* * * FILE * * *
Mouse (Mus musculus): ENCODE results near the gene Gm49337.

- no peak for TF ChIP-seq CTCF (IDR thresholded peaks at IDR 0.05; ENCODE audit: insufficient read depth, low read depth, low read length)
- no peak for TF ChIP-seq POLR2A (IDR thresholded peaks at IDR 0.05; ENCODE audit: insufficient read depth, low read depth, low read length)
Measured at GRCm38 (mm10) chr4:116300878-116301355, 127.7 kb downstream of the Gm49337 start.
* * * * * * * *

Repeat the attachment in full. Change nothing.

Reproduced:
Mouse (Mus musculus): ENCODE results near the gene Gm49337.

- no peak for TF ChIP-seq CTCF (IDR thresholded peaks at IDR 0.05; ENCODE audit: insufficient read depth, low read depth, low read length)
- no peak for TF ChIP-seq POLR2A (IDR thresholded peaks at IDR 0.05; ENCODE audit: insufficient read depth, low read depth, low read length)
Measured at GRCm38 (mm10) chr4:116300878-116301355, 127.7 kb downstream of the Gm49337 start.